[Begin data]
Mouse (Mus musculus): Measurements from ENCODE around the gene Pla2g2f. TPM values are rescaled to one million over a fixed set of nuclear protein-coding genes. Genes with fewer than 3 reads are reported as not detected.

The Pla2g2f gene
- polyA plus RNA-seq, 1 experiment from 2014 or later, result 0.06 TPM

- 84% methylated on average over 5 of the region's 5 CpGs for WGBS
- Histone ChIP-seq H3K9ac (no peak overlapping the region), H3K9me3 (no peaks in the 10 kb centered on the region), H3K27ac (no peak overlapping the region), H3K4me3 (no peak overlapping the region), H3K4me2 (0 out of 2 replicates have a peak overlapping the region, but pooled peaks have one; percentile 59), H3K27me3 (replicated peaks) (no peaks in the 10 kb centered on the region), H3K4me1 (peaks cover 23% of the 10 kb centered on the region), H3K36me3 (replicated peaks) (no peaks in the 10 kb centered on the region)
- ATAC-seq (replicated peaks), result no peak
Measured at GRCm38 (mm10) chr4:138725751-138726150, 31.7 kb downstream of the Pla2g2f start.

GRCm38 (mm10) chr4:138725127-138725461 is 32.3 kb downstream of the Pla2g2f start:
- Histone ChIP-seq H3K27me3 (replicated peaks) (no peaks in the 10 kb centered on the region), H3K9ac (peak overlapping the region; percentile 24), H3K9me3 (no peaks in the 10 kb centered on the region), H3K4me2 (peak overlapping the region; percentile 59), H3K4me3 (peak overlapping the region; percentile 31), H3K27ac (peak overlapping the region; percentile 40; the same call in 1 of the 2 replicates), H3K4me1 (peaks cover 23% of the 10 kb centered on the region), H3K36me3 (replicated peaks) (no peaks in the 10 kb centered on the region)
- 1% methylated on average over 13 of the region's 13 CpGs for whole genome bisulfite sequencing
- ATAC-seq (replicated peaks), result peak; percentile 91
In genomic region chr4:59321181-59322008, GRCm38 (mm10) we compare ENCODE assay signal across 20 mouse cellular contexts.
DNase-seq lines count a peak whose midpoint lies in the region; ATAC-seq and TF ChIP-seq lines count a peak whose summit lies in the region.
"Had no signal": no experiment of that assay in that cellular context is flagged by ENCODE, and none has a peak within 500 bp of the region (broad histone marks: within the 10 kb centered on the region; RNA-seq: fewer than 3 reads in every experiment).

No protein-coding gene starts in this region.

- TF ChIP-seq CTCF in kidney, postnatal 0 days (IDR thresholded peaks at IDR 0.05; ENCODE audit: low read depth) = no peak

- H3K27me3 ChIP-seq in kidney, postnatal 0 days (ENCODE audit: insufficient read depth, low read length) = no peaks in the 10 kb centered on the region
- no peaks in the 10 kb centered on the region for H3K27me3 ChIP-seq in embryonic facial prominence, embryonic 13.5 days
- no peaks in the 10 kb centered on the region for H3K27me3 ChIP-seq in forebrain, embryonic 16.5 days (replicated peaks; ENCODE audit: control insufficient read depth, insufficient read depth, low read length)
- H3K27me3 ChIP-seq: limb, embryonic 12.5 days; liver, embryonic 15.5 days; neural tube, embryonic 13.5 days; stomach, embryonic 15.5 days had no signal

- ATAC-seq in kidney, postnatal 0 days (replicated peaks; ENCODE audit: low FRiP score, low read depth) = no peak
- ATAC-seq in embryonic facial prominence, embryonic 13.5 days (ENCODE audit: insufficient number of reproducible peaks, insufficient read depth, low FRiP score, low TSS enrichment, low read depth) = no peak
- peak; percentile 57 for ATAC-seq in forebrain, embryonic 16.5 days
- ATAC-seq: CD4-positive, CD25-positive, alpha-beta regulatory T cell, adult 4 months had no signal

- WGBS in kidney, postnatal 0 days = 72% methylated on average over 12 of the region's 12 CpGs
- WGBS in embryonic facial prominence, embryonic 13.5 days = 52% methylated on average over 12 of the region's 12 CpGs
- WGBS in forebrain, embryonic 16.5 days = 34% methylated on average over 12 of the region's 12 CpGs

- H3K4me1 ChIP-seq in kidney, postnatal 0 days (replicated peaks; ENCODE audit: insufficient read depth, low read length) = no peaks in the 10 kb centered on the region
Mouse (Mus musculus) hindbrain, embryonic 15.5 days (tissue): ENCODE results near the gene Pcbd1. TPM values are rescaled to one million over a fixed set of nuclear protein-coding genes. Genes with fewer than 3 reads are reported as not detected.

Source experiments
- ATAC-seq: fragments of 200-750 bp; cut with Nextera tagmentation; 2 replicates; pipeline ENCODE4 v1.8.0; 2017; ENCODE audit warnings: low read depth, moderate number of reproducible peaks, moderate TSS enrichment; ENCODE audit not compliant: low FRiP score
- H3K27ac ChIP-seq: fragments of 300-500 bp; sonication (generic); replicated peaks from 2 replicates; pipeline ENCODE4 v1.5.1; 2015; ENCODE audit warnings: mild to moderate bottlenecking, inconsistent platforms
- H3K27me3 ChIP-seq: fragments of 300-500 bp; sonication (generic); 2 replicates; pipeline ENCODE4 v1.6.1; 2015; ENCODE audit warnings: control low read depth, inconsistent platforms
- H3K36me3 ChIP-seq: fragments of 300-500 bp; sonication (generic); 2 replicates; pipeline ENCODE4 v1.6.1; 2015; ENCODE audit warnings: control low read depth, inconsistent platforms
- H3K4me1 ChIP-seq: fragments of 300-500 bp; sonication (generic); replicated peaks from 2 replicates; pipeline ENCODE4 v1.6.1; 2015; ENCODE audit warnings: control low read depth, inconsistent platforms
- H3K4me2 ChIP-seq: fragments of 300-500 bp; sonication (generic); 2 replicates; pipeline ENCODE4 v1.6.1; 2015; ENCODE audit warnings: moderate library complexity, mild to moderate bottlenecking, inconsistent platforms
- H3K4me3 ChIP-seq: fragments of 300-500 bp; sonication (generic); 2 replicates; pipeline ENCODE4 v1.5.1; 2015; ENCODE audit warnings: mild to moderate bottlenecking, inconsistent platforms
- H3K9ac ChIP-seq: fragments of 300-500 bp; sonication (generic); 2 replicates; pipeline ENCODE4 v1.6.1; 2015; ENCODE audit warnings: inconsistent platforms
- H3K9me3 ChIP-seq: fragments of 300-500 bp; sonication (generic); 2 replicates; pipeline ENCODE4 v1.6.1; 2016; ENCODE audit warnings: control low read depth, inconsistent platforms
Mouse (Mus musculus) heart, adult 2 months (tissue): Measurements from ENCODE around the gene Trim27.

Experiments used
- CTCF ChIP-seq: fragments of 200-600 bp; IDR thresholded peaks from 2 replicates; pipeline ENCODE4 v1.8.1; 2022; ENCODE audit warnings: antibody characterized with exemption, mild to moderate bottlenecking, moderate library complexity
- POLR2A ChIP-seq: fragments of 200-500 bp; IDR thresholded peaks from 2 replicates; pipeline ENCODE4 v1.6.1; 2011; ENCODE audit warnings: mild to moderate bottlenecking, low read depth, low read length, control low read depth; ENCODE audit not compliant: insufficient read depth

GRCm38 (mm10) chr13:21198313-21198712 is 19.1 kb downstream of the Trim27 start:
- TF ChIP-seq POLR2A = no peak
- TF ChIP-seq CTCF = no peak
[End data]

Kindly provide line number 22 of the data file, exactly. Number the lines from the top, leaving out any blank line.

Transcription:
- ATAC-seq in embryonic facial prominence, embryonic 13.5 days (ENCODE audit: insufficient number of reproducible peaks, insufficient read depth, low FRiP score, low TSS enrichment, low read depth) = no peak